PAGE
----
With Hurricane Tomas bearing down on Haiti and expected to make landfall on Friday, Oxfam is worried about the ability of the humanitarian community to mount a third simultaneous emergency response in Haiti while still responding to January’s earthquake and the cholera outbreak earlier this month. So far, rubble-strewn Haiti has managed to escape hurricane season unscathed, while aid agencies have held their breath.
“We hoped we’d dodged a major bullet,” says Oxfam staffer Julie Schindall, currently in Port-au-Prince. But “everyone is very concerned. Everyone is preparing as best we can, but the bottom line is that in the humanitarian community, we’re about maxed out.”
Oxfam is currently running an earthquake response program helping 450,000 people in Port-au-Prince, and a cholera response program helping 100,000 people to the north in Artibonite. This is where the agency’s resources are centred. But Tomas is forecast to hit neither of these areas – instead, it’s meant to make landfall in the south. And while the government, the UN and aid agencies have been preparing for months for a hurricane, the cholera response has seriously depleted stockpiles of emergency supplies such as tarps, clean water, food and medicine.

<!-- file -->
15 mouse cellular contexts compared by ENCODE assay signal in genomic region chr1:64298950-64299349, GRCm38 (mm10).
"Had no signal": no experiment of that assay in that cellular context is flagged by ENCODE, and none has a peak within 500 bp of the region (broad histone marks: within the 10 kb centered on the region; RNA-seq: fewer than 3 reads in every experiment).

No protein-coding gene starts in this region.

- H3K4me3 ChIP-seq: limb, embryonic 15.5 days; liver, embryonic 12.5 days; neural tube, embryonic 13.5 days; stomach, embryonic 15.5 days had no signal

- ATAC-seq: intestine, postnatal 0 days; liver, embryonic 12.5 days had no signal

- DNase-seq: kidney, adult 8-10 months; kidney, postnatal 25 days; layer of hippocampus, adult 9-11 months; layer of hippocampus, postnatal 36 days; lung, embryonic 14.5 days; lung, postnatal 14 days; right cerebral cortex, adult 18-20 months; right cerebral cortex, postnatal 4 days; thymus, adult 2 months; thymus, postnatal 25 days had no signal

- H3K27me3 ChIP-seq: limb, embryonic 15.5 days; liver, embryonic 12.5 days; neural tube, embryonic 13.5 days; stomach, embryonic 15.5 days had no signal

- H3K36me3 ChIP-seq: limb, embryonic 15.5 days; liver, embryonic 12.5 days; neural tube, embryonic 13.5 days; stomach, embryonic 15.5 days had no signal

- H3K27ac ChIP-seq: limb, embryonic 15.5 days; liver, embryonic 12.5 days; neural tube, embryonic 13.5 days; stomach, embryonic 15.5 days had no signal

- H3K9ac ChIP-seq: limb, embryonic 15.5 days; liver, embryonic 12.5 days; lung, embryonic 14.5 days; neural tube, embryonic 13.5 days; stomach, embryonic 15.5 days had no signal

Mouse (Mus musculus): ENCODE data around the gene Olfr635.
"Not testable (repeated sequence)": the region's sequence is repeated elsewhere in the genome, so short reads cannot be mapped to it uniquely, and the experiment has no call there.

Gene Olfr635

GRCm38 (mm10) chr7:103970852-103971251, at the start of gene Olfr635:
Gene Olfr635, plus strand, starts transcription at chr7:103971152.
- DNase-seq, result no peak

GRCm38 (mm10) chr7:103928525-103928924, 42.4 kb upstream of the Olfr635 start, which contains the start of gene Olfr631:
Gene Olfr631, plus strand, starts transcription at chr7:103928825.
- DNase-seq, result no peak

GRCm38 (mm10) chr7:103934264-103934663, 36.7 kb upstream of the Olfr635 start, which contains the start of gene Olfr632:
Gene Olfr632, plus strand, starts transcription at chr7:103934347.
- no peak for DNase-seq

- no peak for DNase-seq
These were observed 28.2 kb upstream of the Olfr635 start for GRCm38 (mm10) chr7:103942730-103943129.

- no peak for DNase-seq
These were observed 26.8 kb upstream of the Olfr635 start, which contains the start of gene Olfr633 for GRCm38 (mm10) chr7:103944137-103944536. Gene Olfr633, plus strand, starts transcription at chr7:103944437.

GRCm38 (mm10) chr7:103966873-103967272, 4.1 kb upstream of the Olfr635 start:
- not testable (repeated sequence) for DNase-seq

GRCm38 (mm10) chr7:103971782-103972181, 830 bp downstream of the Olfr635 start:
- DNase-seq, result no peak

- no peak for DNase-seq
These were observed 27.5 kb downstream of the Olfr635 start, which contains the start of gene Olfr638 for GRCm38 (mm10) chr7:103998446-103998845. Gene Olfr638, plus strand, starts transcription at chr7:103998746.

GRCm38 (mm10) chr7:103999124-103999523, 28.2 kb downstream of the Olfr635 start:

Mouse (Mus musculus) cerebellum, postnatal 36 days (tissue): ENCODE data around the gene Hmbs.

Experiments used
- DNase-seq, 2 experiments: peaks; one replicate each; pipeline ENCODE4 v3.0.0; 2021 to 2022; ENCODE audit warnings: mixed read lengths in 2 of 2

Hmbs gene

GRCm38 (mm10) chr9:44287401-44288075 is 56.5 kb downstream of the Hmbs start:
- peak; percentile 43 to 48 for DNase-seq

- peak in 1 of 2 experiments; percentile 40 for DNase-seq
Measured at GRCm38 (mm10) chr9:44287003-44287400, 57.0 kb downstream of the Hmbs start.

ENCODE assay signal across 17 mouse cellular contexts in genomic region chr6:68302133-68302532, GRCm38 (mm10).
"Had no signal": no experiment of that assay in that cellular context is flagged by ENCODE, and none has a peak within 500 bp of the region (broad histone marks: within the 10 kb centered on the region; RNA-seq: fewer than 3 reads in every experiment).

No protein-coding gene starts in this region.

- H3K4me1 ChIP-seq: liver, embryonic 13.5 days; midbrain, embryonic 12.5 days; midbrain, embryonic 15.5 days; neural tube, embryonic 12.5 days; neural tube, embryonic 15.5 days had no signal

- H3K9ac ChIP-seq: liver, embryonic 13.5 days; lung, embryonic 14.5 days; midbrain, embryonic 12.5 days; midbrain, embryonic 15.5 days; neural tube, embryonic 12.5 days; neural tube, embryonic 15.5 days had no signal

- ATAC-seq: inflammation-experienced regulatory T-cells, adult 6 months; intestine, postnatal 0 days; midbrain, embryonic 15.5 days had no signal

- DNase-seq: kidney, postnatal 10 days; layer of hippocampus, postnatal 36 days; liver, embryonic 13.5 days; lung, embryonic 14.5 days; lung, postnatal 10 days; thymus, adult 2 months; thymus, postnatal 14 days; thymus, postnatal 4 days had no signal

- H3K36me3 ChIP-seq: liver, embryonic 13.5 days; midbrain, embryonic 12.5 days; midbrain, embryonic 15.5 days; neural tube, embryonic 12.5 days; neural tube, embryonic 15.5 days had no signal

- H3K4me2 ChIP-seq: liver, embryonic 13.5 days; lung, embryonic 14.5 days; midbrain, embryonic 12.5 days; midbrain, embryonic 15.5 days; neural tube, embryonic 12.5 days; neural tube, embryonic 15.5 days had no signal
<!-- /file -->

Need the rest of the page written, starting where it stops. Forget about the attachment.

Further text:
We must ask ourselves why we have so many simultaneous emergencies in Haiti. The country will always be vulnerable to severe weather due to its geographic location. However, these events don’t need to have the same devastating impact on Haitians that they do now, if the government were able to keep its people safe. Even in normal times Haitians are terribly vulnerable because there’s a tremendous lack of access to basic services such as water and healthcare, a lack of jobs, and lack of education. This country is mired in poverty, and because of this hundreds and sometimes thousands of Haitians die needlessly every year.